Term Two at Hale saw the historical Roundhouse return to its past role as an art studio on campus. The building that once saw Robert Juniper seated behind his easel, sharing his love of art with Hale students including Leon Pericles in the 1960s, became the home of Hale’s Artist in Residence.

Ross Potter was engaged by Fine Art@Hale, as part of the 60th Anniversary celebrations of Hale School’s move to Wembley Downs, to connect with the boys and staff, to showcase his artwork and to produce a community creative project on the theme of Belonging.

Born and raised in Brisbane, Ross is a Kamilaroi man who has called Perth home since 2007. Though he says he did not really experience school while he was a student as he was too busy drawing, he is relishing being part of the vibrant life of Hale School. Among classes with primary students and workshops with groups as diverse as the Philosophy Club and the Volleyball team, Ross has found the Hale environment surprisingly conducive to his art practice.

‘I thought that working in the Roundhouse was going to be crazy and busy and altogether too noisy for me to work, but aside from recess and lunch times, it wasn’t at all! It’s a perfect space to design with great light and plenty of walls to work on and create.’

During the year that Hale is celebrating the 60th Anniversary of its move to its beautiful campus in Wembley Downs, Ross has explored the grounds on which the school sits. ‘The first thing I do when I go to a new place is find Nature,’ he says. At Hale, this instinct lead to the natural bushland in the Junior School which has inspired a new work of a hollow tree trunk containing a thriving beehive. In his exploration, Ross aims not to disturb or alter the natural world but to use his artistic skills to shift perspective or emphasis. His aim is to invite us to observe what we might otherwise not see.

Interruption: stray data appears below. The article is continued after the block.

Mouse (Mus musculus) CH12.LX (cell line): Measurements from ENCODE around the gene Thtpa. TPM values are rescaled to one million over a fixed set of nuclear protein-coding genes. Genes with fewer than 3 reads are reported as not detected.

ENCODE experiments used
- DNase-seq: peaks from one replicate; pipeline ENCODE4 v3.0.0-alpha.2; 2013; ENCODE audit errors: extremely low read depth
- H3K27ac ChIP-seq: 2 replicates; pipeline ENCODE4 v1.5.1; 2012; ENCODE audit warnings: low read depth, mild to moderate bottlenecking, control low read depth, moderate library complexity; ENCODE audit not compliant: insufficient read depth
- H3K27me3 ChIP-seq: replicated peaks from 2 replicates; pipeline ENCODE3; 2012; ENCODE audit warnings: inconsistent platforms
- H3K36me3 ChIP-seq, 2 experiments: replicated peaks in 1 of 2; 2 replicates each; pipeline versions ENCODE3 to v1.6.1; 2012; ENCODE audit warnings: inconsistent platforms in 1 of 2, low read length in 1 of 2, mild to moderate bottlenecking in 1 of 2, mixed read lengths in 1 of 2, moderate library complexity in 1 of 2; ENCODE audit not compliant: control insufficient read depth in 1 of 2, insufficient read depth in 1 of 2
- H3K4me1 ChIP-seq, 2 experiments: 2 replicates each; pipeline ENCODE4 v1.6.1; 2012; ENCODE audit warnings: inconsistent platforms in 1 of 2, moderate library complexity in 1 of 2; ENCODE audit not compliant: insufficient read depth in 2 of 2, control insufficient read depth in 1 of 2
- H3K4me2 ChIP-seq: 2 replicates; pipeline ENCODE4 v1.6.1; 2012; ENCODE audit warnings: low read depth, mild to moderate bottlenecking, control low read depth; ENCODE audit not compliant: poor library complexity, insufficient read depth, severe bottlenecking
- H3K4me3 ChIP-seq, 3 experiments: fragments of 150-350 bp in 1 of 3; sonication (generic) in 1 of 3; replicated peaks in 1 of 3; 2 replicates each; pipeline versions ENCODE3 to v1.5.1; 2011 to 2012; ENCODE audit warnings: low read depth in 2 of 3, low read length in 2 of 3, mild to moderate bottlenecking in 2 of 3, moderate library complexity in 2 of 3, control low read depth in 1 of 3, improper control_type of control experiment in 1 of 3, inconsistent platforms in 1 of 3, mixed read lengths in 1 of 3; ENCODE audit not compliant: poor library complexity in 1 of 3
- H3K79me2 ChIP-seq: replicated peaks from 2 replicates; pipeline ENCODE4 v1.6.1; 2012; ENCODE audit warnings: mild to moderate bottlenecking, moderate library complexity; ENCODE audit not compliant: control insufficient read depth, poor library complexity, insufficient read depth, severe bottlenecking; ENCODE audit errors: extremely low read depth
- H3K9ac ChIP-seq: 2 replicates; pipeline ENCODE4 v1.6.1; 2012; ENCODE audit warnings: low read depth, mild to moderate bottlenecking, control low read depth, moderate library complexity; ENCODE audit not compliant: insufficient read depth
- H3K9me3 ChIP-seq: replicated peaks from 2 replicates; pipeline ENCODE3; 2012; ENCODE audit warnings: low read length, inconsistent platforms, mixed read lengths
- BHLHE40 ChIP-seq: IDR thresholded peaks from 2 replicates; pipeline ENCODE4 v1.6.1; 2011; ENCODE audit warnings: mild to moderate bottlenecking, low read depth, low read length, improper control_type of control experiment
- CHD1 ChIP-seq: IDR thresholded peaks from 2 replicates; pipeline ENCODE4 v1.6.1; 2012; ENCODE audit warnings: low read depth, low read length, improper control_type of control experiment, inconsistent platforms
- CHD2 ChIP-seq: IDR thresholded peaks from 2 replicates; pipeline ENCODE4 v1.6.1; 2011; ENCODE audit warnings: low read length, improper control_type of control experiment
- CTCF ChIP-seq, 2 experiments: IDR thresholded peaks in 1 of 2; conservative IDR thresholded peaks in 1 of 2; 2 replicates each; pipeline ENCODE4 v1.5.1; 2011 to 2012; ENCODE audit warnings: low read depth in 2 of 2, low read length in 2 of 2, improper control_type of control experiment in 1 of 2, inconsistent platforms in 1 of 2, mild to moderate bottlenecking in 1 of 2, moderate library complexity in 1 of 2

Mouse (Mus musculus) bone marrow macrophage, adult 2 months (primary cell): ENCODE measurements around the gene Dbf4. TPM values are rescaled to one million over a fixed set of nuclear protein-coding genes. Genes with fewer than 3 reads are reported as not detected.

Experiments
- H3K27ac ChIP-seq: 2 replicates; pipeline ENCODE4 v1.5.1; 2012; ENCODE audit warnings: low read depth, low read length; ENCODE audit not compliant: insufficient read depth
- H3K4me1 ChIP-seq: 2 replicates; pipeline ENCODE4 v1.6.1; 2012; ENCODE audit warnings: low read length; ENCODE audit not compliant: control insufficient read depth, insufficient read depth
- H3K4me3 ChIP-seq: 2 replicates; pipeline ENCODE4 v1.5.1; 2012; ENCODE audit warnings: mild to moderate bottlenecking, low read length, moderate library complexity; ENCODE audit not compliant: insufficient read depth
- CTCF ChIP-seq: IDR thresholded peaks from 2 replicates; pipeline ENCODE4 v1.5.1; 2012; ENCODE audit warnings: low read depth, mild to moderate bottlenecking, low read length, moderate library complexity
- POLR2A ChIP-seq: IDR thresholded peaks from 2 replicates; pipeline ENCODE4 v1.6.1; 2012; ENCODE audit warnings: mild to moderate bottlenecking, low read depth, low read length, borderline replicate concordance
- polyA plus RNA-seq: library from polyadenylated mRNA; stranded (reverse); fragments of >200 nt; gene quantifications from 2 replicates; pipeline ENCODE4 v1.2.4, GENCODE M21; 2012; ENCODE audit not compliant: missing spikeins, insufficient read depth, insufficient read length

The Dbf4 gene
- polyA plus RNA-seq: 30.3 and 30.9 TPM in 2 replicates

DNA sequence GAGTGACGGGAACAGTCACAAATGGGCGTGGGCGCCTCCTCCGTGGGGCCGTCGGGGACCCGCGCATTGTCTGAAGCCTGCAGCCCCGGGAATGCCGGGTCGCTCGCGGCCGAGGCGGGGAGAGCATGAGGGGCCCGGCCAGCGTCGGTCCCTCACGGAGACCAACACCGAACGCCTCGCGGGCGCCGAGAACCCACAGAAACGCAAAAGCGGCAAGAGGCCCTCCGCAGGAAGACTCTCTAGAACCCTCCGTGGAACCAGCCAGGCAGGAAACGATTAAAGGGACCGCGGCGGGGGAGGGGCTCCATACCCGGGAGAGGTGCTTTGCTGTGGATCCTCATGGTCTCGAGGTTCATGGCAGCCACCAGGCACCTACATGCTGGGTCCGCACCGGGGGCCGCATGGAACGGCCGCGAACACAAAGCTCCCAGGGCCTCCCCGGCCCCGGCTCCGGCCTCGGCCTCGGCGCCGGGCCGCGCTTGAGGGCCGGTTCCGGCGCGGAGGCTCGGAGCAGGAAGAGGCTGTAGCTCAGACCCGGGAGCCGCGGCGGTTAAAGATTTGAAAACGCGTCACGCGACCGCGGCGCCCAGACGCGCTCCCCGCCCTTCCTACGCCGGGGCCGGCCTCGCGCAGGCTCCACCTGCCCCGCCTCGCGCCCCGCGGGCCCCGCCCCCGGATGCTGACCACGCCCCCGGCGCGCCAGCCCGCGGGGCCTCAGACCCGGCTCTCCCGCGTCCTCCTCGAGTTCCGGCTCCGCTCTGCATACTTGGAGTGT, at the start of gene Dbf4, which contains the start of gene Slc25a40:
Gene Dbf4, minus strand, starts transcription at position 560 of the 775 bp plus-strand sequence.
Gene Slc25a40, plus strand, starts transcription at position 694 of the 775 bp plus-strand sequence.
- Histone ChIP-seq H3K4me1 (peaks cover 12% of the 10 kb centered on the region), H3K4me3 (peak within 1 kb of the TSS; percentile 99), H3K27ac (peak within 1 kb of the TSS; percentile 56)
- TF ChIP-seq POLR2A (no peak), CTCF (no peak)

Many of Ross’ works encourage the viewer to examine the detail of an object because they have been drawn at scale such as his life-size drawings of Tricia the elephant and that of a great humpback whale. He says his practice has evolved into an exploration of how emotion can be expressed through nature, with images of birds providing a cloak for human suffering and desolate landscapes speaking to loneliness and isolation. With his distinctive graphic style, Ross explores the detail in the everyday, often revealing more than meets the eye.

As part of his residency, Ross has developed a school wide project focussed on the concept of ‘Belonging’. All boys and staff have been invited to participate with instructional videos and resources made available.  Branching out from his predominant practice of graphite and pencil on paper, Ross set himself the challenge of working with collage for the first time, with contributions of feathers drawn from boys across campus as part of the concept.

Ross will also exhibit at the Fine Art@Hale 2021 Exhibition from 23-25 July and will be the guest speaker on Opening Night. His work The Witness is the image for this year’s exhibition. The drawing of a Black Swan with two heads is inspired by Maritime Archaeologist Dr M McCarthy, a keen observer of historical events and people and the image resonates particularly well with Hale School in this very special milestone year.

The Witness, 2020, graphite on paper by Ross Potter Image © Courtesy of Artist